Chris Porsz on photography
In the early seventies my wife Lesley and I hitched hiked to Africa and all I had was a Kodak Instamatic which made camels look like dots in the desert. My hobby really took off with the birth of our first child Simon in 1978 followed by Adam and Emma. I progressed from Pratika to Canon and turned over my front room in Alma Road to a darkroom and burned the midnight oil.
I cannot draw or paint so like to express myself through a lens. I guess my photos say something about me and how I see and perhaps would like to see society. It is why my photo of ‘Good Neighbours’ in Gladstone Street speaks volumes. I know from my parents' experience where racism and hatred ineviatably leads to. In the eighties I walked the streets for hours, days capturing unique snapshots of Peterborough and its characters. Then I rushed home excitedly to develop and print but was often disappointed by blurred, mediocre, out of focus, under and over exposed ruined images.
Occasionally though a little gem has stood the passage of time and made it all worth it. So take plenty of anything and everything as digital is cheap and take several different exposures to avoid disappointment. Auto focus is a great boom especially with my poor eyesight. It suits my candid photography well and I have great respect for the masters who had no such luxury. With modern cameras most people can take a half decent photo. A good camera helps but the trick is spotting something different and unusual just at the right moment. Many photos are ruined with that white van or polythene shopping bag fluttering in the background.
My favourite style is candid, that is natural and unposed where possible. Mainly people, old characters with weathered faces, walking sticks up against the elements and adversity. Forgotten special moments captured for posterity. I would mainly roam the city centre, Gladstone St, Eastgate, where there was lots of activity. Much like Millfield of today with its great cosmopolitan mix, rich with characters that make great photos. I feel a great affinity with the new Poles as they remind me of my parents' struggle and I just wished they had taught me Polish as a child.
A lot of my subjects of social deprivation suits monochrome much better as colour can distract the eye from the person behind a face. Humour is very important to me too and I would wait ages by a big billboard for the appropriate person to go by. Try it, that juxtaposition shot. I do hope my pictures make you smile. It is true to say we can make photos rather than just take them. Sometimes I would ask if I could take someone's picture and most people did not mind. Even better when walking through town groups of youths would invite me to photograph them.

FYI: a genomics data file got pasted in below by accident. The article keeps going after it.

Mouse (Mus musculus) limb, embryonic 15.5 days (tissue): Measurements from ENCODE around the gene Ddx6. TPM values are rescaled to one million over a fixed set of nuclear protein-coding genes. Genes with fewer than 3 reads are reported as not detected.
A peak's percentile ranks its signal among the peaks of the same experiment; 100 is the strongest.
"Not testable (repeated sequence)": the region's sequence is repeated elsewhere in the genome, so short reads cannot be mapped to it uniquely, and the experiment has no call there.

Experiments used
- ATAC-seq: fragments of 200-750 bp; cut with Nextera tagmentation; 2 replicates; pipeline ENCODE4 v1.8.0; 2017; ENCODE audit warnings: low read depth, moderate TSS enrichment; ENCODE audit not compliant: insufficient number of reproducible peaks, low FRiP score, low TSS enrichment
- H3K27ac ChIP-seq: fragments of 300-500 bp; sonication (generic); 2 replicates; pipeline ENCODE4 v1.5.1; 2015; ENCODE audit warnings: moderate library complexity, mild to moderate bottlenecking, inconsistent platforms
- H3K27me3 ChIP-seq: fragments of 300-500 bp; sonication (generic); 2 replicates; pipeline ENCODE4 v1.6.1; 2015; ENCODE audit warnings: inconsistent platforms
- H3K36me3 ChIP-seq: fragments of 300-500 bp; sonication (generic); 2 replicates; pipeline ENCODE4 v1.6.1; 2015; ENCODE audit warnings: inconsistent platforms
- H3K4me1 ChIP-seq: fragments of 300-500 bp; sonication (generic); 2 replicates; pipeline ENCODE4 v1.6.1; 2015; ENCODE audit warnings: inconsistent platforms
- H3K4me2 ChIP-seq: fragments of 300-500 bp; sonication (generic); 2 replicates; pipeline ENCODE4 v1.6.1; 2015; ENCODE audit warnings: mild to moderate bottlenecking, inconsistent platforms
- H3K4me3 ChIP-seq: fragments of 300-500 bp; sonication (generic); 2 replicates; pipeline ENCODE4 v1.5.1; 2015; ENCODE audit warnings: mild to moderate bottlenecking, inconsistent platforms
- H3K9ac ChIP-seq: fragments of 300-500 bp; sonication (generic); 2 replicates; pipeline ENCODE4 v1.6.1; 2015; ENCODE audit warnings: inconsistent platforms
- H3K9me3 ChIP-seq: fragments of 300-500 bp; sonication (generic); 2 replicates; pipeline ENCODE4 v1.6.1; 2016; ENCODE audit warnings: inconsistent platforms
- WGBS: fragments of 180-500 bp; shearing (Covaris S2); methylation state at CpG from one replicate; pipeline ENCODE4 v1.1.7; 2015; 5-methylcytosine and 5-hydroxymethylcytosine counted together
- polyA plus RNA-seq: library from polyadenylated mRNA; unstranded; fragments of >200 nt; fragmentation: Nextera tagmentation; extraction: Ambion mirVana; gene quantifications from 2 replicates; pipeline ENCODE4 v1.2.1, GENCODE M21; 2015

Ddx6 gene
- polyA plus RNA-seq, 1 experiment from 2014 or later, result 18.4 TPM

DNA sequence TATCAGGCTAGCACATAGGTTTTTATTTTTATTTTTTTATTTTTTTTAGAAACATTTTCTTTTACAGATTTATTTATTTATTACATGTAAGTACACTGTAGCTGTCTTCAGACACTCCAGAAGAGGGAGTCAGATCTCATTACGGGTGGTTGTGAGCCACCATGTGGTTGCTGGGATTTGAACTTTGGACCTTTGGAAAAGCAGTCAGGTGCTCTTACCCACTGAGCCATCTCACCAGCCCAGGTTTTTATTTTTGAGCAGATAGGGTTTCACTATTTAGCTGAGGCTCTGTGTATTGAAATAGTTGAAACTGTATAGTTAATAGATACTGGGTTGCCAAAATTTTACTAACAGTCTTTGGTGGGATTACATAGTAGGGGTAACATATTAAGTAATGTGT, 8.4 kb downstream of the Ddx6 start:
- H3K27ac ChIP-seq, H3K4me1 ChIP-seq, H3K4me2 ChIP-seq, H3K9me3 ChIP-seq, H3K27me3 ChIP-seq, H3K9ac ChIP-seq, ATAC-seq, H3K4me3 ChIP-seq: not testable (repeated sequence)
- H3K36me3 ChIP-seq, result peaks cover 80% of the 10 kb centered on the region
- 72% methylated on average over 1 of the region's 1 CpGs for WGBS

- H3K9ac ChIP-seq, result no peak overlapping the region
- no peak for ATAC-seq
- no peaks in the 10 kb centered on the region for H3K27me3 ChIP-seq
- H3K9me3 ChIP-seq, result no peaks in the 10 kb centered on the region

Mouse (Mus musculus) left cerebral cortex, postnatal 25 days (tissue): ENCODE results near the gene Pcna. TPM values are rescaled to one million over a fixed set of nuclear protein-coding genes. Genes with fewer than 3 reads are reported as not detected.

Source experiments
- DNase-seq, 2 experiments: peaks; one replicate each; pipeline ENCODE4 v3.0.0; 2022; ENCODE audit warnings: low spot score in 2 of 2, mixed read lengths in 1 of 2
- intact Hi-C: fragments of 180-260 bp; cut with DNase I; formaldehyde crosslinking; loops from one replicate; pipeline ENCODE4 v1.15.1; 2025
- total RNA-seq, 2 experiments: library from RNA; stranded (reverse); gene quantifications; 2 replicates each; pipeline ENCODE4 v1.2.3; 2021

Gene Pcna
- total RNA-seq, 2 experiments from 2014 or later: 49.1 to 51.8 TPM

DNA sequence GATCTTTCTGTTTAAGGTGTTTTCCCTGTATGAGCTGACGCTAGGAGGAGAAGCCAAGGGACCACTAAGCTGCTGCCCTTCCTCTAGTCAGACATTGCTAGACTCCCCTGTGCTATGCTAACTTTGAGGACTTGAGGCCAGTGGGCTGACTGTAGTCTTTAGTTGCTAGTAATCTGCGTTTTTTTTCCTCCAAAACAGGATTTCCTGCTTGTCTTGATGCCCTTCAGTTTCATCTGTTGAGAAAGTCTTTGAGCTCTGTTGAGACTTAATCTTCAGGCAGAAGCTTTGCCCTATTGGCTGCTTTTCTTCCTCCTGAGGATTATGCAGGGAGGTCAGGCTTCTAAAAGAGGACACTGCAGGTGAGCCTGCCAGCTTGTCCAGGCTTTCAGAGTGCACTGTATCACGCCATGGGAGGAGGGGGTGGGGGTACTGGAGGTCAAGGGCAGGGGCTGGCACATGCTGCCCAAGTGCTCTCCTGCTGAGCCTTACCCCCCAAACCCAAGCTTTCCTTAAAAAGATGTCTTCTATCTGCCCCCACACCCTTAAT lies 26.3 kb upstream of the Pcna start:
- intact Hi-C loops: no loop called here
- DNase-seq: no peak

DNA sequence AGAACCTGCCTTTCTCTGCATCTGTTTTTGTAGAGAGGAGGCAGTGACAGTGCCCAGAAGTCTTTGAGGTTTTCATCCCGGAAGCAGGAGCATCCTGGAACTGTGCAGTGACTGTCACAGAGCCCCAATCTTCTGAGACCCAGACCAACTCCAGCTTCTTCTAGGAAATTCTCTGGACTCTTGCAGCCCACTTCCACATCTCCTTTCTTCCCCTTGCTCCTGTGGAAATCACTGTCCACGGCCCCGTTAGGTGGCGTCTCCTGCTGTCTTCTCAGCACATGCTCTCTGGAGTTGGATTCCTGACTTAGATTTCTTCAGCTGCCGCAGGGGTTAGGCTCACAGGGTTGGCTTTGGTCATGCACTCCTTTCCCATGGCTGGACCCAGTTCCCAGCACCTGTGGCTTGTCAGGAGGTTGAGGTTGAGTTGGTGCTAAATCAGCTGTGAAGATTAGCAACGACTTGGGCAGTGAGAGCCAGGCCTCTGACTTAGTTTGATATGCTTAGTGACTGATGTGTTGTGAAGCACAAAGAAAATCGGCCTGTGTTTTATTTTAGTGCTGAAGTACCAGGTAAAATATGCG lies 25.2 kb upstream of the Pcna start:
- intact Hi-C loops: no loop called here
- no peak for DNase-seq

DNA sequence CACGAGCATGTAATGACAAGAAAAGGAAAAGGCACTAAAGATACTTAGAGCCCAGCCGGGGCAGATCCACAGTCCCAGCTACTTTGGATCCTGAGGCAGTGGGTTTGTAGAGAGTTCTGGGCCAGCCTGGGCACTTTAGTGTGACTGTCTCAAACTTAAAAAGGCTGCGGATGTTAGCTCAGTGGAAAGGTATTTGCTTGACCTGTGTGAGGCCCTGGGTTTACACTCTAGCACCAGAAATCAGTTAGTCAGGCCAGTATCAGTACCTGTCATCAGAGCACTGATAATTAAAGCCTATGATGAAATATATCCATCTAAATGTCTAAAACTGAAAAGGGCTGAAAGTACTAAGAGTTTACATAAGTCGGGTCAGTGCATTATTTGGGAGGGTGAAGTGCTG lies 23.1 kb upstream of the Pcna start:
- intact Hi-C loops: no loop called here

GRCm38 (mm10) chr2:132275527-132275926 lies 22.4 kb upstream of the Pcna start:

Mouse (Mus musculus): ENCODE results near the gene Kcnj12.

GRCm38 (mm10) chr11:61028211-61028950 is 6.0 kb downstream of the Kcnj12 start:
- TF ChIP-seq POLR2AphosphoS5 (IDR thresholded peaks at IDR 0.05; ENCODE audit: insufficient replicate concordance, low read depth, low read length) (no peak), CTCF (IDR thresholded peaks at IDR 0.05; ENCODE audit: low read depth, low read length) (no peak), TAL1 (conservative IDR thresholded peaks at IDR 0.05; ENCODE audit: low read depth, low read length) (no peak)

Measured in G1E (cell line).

My regrets are not taking more of old Peterborough before it was covered up by Queensgate and other developments. So get out there and take more before it is a distant memory. Buildings at the time were incidental to me and it was the characters I was searching for. If I took a picture of a building I usually had a person walking by to give it life and scale. You will rarely see a photo of mine devoid of people.
I have changed my style now and mainly use a wide angle lens to get everything in so as to place people in their context. Some of my favourite images are when people react spontaneously to me and my camera. It is often the eye contact, or some gesture that separates the mundane from a special photo. Something you do not get with the artificial compression of a telephoto lens. A wide angle draws you in and makes you feel part of the photo.
My heroes include Henri Cartier-Bresson the father of candid photography. His Decisive Moment, the fraction of a second when you press that button. “Oop! The Moment, once you miss, it is gone forever.” Robert Capa of course and his very relevant advice “if your pictures aren’t good enough you aren’t close enough”. So don’t be shy, ditch the telephoto sometimes and get in close and interact with your subject.
Other heroes include Elliot Erwitt, Jane Bown, Chris Steele-Perkins and the brave photo journalist Don McCullin from Finsbury Park to Vietnam, to his seeking peace in Somerset landscapes. His powerful photographs enhanced by that grainy, gritty rich monochrome. They can all inspire us to take better photos.
Relaxing from work, I still love wandering the streets, chatting to complete strangers, listening to their potted life stories and recording everyday life in the changing face of our city.
Whatever you do, back-up your photos. I have learned the hard way and lost fond memories. I am treading the streets again, making up for lost time after a twenty five year gap to photograph my city and its people. I hope my photos will continue to fascinate and provoke mixed emotions to unique moments of time, captured in fleeting expressions on a face.